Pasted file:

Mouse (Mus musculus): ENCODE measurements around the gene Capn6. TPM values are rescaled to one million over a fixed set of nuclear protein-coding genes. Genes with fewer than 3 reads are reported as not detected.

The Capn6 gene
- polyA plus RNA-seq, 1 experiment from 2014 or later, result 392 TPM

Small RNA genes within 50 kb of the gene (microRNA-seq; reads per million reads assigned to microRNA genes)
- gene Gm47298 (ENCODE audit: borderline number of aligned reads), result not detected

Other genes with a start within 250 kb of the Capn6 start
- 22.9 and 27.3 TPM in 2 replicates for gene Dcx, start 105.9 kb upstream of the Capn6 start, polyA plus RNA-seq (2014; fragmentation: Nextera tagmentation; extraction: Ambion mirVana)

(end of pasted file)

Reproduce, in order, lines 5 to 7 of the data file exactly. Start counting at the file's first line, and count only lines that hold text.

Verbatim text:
- gene Gm47298 (ENCODE audit: borderline number of aligned reads), result not detected

Other genes with a start within 250 kb of the Capn6 start
- 22.9 and 27.3 TPM in 2 replicates for gene Dcx, start 105.9 kb upstream of the Capn6 start, polyA plus RNA-seq (2014; fragmentation: Nextera tagmentation; extraction: Ambion mirVana)